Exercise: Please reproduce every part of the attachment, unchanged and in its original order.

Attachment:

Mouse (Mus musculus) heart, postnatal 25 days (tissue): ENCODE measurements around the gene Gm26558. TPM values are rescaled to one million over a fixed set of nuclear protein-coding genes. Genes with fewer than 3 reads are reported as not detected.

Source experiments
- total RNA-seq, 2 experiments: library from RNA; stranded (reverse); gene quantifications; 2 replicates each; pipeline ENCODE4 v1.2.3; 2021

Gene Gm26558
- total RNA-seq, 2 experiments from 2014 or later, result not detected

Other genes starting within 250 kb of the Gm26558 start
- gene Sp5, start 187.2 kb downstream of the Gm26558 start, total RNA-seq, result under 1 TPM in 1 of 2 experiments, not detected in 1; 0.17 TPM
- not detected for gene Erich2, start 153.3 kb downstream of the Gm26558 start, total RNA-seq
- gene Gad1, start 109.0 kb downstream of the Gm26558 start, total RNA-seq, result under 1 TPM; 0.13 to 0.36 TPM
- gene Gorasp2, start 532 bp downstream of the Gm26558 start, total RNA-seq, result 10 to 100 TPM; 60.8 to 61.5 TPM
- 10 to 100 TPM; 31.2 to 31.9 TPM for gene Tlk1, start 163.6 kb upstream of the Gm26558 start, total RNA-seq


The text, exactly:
Mouse (Mus musculus) heart, postnatal 25 days (tissue): ENCODE measurements around the gene Gm26558. TPM values are rescaled to one million over a fixed set of nuclear protein-coding genes. Genes with fewer than 3 reads are reported as not detected.

Source experiments
- total RNA-seq, 2 experiments: library from RNA; stranded (reverse); gene quantifications; 2 replicates each; pipeline ENCODE4 v1.2.3; 2021

Gene Gm26558
- total RNA-seq, 2 experiments from 2014 or later, result not detected

Other genes starting within 250 kb of the Gm26558 start
- gene Sp5, start 187.2 kb downstream of the Gm26558 start, total RNA-seq, result under 1 TPM in 1 of 2 experiments, not detected in 1; 0.17 TPM
- not detected for gene Erich2, start 153.3 kb downstream of the Gm26558 start, total RNA-seq
- gene Gad1, start 109.0 kb downstream of the Gm26558 start, total RNA-seq, result under 1 TPM; 0.13 to 0.36 TPM
- gene Gorasp2, start 532 bp downstream of the Gm26558 start, total RNA-seq, result 10 to 100 TPM; 60.8 to 61.5 TPM
- 10 to 100 TPM; 31.2 to 31.9 TPM for gene Tlk1, start 163.6 kb upstream of the Gm26558 start, total RNA-seq